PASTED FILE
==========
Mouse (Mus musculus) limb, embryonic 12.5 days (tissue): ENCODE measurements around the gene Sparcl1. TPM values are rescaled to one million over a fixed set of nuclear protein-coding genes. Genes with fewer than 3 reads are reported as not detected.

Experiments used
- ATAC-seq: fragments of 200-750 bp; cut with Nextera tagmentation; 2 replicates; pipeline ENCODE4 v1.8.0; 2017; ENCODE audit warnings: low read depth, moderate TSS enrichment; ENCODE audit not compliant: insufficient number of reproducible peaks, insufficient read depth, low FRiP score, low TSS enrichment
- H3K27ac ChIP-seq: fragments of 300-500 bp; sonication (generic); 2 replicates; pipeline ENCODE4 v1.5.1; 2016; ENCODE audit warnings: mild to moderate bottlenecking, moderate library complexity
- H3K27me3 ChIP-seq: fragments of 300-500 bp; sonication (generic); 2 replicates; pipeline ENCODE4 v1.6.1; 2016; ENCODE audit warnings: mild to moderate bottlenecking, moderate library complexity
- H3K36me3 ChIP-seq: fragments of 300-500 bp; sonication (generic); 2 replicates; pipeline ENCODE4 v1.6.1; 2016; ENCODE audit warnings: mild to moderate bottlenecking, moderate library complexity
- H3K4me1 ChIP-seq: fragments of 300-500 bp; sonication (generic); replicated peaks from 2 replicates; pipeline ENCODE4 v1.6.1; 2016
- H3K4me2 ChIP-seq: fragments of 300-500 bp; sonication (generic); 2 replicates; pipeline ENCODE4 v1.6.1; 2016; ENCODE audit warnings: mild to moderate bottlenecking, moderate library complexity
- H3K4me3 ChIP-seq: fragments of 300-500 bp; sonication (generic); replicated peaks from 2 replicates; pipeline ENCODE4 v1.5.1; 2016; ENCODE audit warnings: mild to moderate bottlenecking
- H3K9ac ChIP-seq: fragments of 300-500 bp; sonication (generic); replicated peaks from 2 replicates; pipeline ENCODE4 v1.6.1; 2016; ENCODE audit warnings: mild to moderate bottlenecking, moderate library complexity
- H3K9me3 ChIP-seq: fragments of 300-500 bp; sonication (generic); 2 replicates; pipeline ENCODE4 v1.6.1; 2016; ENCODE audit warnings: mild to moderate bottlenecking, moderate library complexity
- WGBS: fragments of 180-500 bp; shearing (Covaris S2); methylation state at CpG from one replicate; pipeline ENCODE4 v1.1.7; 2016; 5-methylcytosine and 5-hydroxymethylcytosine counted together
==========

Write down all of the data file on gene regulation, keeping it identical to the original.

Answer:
Mouse (Mus musculus) limb, embryonic 12.5 days (tissue): ENCODE measurements around the gene Sparcl1. TPM values are rescaled to one million over a fixed set of nuclear protein-coding genes. Genes with fewer than 3 reads are reported as not detected.

Experiments used
- ATAC-seq: fragments of 200-750 bp; cut with Nextera tagmentation; 2 replicates; pipeline ENCODE4 v1.8.0; 2017; ENCODE audit warnings: low read depth, moderate TSS enrichment; ENCODE audit not compliant: insufficient number of reproducible peaks, insufficient read depth, low FRiP score, low TSS enrichment
- H3K27ac ChIP-seq: fragments of 300-500 bp; sonication (generic); 2 replicates; pipeline ENCODE4 v1.5.1; 2016; ENCODE audit warnings: mild to moderate bottlenecking, moderate library complexity
- H3K27me3 ChIP-seq: fragments of 300-500 bp; sonication (generic); 2 replicates; pipeline ENCODE4 v1.6.1; 2016; ENCODE audit warnings: mild to moderate bottlenecking, moderate library complexity
- H3K36me3 ChIP-seq: fragments of 300-500 bp; sonication (generic); 2 replicates; pipeline ENCODE4 v1.6.1; 2016; ENCODE audit warnings: mild to moderate bottlenecking, moderate library complexity
- H3K4me1 ChIP-seq: fragments of 300-500 bp; sonication (generic); replicated peaks from 2 replicates; pipeline ENCODE4 v1.6.1; 2016
- H3K4me2 ChIP-seq: fragments of 300-500 bp; sonication (generic); 2 replicates; pipeline ENCODE4 v1.6.1; 2016; ENCODE audit warnings: mild to moderate bottlenecking, moderate library complexity
- H3K4me3 ChIP-seq: fragments of 300-500 bp; sonication (generic); replicated peaks from 2 replicates; pipeline ENCODE4 v1.5.1; 2016; ENCODE audit warnings: mild to moderate bottlenecking
- H3K9ac ChIP-seq: fragments of 300-500 bp; sonication (generic); replicated peaks from 2 replicates; pipeline ENCODE4 v1.6.1; 2016; ENCODE audit warnings: mild to moderate bottlenecking, moderate library complexity
- H3K9me3 ChIP-seq: fragments of 300-500 bp; sonication (generic); 2 replicates; pipeline ENCODE4 v1.6.1; 2016; ENCODE audit warnings: mild to moderate bottlenecking, moderate library complexity
- WGBS: fragments of 180-500 bp; shearing (Covaris S2); methylation state at CpG from one replicate; pipeline ENCODE4 v1.1.7; 2016; 5-methylcytosine and 5-hydroxymethylcytosine counted together